As I mentioned in my preview for Saturday’s Lampo show by saxophonist Ulrich Krieger, he’s a regular collaborator with Berlin new-music ensemble Zeitkratzer, for which he adapted Lou Reed’s feedback masterpiece Metal Machine Music for mostly acoustic instruments. He’s one of several guests who frequently augment the ten core members of the group–others include trumpeter Franz Hautzinger, reedist Frank Gratkowski, tubaist Melvyn Poore, and cellist Anton Schlothauer. Formed in 1999 by pianist Reinhold Friedl, Zeitkratzer has earned its reputation by focusing on canonical 20th-century composers with whom few chamber ensembles dare tangle, including Cage, Stockhausen, Xenakis, James Tenney, and Luigi Nono, but the group also deals with material by living musicians from outside the academic milieu.
On Noise (Tourette) Zeitkratzer play daring adaptations of works by radical noiseniks Merzbow and Zbigniew Karkowski as well as the uncategorizable Dror Feiler, and on Fresh (Allquestions/X-Tract) they tackle a couple of pieces by staunch experimentalist John Duncan (who performs at Lampo on February 21). More recently Zeitkratzer delved into electronic music, with a self-released three-CD set called Electronics where each disc features the work of a different artist: Carsten Nicolai, Terre Thaemlitz, and Keiji Haino. (The title’s a bit of a misnomer, since only the first two focus on digital electronics–in this context Haino prefers gargantuan guitar feedback.) The results are mixed, but the group is consistently resourceful and innovative in its attempts to realize these varied pieces.
Nicolai makes super-austere digital music typically limited to ominous hums, beeps, bleeps, and beats. On one piece from his disc, “Synchron Bitwave,” he joins Zeitkratzer as a performer, and his presence inextricably connects the music to his sound, even as Friedl hammers away at a two-note piano figure for most of the track’s 16 minutes. For “5 Min” the ensemble members put their instruments aside in favor of sine tone generators, oscillators, and electric plugs, and the lengthy “C1” is built from droning long tones sparingly punctuated by muffled drum beats by Maurice de Martin, subdued piano chords by Friedl, and bass clarinet pops by Gratkowski.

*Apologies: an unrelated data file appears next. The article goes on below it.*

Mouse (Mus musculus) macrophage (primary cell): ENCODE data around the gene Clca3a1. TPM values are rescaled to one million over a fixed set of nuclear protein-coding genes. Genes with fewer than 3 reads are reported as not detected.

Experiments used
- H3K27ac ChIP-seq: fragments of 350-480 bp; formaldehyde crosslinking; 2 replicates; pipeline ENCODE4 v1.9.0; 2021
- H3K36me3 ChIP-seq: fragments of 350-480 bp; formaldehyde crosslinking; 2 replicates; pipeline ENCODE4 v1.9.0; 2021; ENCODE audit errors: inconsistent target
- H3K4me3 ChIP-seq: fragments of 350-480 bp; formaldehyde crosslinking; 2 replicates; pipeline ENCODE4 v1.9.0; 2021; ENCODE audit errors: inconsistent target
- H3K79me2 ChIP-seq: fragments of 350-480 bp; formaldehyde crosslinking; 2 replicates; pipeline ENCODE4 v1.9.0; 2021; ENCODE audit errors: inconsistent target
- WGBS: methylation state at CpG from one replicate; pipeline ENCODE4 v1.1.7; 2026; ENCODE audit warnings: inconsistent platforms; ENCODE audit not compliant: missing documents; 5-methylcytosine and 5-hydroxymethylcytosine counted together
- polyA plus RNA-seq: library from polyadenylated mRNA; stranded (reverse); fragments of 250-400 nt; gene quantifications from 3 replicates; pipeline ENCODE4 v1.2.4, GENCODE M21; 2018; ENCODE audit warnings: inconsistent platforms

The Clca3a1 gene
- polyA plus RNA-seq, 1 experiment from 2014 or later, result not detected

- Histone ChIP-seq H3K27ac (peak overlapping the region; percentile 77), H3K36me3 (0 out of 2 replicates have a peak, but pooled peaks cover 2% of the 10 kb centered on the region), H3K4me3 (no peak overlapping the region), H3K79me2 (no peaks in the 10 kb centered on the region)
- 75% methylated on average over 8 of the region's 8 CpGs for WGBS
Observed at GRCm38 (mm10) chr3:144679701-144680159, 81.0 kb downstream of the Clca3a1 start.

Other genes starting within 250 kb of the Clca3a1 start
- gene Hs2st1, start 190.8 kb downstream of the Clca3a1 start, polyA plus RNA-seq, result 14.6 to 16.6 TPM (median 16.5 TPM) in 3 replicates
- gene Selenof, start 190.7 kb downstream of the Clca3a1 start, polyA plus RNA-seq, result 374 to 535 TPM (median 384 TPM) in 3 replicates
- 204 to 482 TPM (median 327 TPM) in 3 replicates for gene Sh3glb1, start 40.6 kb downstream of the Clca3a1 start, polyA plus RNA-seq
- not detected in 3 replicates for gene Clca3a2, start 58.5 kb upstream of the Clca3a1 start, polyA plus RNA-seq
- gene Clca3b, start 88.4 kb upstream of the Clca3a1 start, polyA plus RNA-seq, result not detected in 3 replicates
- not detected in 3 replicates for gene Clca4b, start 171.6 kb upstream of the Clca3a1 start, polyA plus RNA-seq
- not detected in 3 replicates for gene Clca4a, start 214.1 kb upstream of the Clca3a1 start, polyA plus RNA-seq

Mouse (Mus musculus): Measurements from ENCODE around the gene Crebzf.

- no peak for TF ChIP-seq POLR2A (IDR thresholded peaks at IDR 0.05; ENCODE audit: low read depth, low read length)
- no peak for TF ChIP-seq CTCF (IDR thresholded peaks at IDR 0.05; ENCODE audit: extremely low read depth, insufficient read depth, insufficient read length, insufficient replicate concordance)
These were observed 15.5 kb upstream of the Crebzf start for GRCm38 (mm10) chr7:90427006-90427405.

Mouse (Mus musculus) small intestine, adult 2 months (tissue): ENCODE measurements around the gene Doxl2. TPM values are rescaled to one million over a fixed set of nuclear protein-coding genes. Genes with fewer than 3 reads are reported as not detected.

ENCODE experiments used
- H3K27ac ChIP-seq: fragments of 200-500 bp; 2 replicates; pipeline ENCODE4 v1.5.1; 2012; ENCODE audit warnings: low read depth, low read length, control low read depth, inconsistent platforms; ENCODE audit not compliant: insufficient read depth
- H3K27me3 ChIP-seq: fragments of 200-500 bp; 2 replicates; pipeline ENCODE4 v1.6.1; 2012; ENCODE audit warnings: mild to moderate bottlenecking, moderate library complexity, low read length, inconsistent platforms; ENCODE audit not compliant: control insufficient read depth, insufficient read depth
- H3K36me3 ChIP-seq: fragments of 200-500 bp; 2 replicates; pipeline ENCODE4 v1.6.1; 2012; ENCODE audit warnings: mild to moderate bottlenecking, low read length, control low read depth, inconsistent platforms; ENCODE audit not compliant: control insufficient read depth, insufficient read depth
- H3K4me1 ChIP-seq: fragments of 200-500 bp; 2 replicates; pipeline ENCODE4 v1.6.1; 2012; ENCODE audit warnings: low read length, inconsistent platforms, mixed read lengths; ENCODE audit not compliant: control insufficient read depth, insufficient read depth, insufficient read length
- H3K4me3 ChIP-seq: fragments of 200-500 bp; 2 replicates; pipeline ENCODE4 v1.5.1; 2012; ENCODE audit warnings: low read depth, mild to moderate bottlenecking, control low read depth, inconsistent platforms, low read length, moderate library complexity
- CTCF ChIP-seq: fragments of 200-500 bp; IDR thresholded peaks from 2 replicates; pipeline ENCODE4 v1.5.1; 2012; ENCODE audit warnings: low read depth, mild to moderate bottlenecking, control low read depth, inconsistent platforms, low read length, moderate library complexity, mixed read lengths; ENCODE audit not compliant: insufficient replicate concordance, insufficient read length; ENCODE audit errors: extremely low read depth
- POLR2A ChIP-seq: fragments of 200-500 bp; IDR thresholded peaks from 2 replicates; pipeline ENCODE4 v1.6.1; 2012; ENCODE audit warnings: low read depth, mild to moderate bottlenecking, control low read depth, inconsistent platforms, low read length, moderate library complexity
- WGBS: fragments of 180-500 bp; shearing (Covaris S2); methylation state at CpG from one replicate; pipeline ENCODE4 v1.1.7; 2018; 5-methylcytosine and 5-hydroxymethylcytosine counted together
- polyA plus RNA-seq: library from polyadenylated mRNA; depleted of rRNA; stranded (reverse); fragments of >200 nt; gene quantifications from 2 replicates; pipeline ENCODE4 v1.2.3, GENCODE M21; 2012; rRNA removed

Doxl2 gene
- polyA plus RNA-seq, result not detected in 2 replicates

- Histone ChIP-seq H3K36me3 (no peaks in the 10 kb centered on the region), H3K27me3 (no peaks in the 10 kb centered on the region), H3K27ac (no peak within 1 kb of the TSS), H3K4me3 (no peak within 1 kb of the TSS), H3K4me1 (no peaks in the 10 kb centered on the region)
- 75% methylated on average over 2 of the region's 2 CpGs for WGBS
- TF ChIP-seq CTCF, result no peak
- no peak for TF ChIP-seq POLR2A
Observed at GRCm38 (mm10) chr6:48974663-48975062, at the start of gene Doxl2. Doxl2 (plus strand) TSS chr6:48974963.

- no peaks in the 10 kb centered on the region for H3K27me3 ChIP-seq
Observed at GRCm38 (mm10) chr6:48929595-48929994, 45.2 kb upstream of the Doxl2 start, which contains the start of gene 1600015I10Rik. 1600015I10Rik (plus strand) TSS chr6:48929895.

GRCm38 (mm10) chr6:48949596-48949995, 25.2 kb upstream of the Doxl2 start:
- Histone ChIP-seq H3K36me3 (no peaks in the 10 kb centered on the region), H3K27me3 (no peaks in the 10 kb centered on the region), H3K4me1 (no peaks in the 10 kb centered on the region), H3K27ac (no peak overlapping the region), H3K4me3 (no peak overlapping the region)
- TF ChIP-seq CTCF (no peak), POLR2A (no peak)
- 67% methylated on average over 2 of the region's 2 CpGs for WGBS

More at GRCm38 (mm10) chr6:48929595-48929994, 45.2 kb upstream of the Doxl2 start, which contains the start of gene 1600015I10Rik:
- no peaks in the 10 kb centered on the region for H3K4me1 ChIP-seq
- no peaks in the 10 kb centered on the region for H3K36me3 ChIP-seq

The Thaemlitz disc is the least successful of the three. On the opening piece Zeitkratzer sounds almost like the as Kronos Quartet in high kitsch mode, with Thaemlitz adding vocals that do piss-poor job at channeling the spirit of a Southern Baptist preacher. On most of the other pieces the group never seems to take flight, as the more conventional tendencies of the pieces aren’t well-suited to Zeitkratzer.
Keiji Haino isn’t much of a composer. It’s all about the performance for this guy, and he’s highly active on each track, contributing guitar, voice, electronics, and drums. The works are collaborations as well–rather than bring in finished compositions, Haino developed some loose structures in rehearsal with the ensemble and Friedl nailed down more precise arrangements. Unsurprisingly, though, the final result is pure Haino; the first two pieces, “Aria I” and “Aria II,” unfold with simmering restraint, but you can sense Haino’s falsetto dancing on the knife’s edge, getting ready to explode. The supernova finally occurs on “Sinfonia,” with the impact coming from one of his shamanistic guitar freak-outs–initially it’s surrounded by dark orchestral rustling and intensifying slabs of texture, but in the end everything is all but blotted out by Haino’s guitar and vocal shrieking.
Toshimaru Nakamura/English, One Day (Erstwhile)
Hugh Masekela, Home Is Where the Music Is (Blue Thumb/Verve)
Mitty Collier, Shades of Mitty Collier: The Chess Singles 1961-1968 (Kent)
Joan of Arc, Boo! Human (Polyvinyl)
Grachan Moncur III, Evolution (Blue Note)